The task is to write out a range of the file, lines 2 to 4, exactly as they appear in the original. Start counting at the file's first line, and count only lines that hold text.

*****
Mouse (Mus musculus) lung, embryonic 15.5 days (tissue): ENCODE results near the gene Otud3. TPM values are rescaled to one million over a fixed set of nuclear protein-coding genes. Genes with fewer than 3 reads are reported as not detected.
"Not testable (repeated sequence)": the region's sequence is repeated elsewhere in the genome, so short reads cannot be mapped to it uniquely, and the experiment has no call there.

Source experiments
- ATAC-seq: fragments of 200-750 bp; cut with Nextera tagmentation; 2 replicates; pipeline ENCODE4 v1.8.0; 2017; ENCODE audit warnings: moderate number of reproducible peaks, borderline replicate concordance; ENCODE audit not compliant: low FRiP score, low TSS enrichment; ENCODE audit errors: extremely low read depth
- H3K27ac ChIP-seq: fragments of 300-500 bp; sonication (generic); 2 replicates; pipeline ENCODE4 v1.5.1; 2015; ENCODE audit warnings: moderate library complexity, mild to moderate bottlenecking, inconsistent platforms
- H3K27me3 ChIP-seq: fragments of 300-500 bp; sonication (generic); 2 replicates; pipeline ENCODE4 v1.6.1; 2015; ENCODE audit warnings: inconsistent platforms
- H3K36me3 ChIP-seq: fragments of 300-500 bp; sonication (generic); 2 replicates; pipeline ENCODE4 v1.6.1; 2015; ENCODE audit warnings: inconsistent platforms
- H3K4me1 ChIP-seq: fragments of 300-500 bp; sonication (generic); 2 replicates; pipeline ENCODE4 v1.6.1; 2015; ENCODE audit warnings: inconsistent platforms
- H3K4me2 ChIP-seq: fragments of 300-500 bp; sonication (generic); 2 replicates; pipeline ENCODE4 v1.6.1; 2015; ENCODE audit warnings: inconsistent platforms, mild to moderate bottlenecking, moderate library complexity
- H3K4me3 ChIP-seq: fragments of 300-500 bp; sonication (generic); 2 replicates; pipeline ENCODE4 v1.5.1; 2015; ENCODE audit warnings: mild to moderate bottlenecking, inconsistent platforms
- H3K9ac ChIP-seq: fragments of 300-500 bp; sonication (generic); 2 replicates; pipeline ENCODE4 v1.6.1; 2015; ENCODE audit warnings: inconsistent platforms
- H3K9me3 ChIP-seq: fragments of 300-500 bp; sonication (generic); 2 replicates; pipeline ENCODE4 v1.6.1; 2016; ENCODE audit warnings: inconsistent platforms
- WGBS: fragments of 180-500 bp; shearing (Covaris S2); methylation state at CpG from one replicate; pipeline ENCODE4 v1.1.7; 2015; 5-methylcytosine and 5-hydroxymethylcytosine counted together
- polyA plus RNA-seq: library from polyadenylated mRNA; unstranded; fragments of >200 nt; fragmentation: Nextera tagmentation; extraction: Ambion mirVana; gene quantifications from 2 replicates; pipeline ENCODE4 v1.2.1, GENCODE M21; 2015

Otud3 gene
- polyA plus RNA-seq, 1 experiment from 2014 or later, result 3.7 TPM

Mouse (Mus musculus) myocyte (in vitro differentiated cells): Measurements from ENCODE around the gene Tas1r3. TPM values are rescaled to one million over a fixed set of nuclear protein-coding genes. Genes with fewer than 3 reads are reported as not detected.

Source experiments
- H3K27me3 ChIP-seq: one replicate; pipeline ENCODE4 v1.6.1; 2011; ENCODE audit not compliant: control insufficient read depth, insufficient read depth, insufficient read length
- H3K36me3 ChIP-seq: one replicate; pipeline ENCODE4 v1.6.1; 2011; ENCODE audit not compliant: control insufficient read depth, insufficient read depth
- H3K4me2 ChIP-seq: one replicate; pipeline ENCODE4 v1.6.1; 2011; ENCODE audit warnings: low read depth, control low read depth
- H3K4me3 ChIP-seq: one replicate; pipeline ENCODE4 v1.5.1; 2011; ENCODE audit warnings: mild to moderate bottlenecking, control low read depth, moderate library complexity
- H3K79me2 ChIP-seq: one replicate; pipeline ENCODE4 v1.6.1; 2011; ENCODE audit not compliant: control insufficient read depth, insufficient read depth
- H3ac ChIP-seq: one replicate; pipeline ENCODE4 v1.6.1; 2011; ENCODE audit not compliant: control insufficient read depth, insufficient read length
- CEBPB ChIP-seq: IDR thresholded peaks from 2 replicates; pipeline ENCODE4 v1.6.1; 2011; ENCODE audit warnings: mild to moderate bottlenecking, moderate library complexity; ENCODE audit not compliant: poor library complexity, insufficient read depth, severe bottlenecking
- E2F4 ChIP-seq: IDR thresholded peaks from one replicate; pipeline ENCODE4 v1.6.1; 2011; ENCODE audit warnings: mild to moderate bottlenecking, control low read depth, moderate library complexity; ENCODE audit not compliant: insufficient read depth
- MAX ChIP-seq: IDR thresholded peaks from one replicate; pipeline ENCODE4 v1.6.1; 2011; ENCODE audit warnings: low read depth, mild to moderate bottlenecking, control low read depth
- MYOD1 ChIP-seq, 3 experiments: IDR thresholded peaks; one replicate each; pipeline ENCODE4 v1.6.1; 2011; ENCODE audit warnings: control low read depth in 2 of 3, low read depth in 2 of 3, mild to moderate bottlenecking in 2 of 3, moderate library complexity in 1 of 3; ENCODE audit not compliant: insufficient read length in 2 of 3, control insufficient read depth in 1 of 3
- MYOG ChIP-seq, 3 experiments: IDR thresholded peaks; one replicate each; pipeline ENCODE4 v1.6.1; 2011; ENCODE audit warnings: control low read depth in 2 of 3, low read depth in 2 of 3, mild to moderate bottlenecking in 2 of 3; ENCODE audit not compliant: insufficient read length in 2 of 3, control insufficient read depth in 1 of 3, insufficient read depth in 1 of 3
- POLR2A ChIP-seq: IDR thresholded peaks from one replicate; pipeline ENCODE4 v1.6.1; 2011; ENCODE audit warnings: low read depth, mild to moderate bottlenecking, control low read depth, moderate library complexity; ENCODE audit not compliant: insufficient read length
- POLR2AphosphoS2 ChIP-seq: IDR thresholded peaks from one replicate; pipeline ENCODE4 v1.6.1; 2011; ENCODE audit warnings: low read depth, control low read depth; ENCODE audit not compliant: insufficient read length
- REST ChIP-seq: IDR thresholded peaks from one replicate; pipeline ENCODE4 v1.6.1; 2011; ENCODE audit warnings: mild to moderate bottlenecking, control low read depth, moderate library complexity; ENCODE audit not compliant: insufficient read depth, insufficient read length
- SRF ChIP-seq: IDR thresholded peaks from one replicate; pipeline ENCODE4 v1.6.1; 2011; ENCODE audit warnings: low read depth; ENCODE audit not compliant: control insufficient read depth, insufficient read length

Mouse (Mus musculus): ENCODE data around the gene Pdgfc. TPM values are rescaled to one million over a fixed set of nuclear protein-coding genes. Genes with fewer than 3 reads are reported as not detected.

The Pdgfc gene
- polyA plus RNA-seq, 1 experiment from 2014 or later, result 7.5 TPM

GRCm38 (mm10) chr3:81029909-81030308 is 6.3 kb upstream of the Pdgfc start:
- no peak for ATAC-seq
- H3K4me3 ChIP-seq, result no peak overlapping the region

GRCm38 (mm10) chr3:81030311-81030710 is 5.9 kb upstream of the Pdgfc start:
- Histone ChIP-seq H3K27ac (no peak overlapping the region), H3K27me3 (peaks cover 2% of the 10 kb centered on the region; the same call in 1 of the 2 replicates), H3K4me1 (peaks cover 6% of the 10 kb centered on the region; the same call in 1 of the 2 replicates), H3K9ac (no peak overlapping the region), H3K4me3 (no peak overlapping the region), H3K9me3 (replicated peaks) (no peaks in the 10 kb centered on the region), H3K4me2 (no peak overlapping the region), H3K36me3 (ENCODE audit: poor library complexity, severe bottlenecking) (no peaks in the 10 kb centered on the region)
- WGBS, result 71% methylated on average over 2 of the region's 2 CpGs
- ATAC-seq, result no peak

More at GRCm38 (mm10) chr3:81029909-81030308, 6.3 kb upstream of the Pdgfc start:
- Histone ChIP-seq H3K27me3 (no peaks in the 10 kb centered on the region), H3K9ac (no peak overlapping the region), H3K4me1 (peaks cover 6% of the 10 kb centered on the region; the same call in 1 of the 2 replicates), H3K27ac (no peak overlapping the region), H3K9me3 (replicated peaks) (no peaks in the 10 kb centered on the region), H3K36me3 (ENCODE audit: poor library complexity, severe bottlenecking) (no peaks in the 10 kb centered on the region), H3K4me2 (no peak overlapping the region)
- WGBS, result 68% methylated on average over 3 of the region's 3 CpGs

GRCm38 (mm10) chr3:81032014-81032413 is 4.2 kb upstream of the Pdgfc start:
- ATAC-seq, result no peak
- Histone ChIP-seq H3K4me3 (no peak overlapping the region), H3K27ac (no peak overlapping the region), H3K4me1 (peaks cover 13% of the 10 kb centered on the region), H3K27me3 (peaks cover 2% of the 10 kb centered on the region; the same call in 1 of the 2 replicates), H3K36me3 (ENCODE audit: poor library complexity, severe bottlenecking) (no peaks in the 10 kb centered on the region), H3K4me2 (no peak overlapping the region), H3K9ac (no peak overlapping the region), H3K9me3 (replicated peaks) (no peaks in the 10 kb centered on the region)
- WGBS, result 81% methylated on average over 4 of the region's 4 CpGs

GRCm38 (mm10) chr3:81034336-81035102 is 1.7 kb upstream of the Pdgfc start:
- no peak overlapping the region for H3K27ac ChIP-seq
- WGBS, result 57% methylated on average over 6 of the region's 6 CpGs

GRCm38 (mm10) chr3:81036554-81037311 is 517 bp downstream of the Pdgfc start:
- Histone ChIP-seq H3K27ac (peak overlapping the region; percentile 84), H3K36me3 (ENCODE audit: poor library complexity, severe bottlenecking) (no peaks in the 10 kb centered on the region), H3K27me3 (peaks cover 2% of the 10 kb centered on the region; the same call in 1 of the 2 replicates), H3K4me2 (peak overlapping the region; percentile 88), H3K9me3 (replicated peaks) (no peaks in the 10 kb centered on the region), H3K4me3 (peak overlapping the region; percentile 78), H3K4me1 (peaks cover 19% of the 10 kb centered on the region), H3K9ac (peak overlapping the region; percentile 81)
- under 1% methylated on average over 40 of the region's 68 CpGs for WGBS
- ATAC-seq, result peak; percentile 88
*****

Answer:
"Not testable (repeated sequence)": the region's sequence is repeated elsewhere in the genome, so short reads cannot be mapped to it uniquely, and the experiment has no call there.

Source experiments
- ATAC-seq: fragments of 200-750 bp; cut with Nextera tagmentation; 2 replicates; pipeline ENCODE4 v1.8.0; 2017; ENCODE audit warnings: moderate number of reproducible peaks, borderline replicate concordance; ENCODE audit not compliant: low FRiP score, low TSS enrichment; ENCODE audit errors: extremely low read depth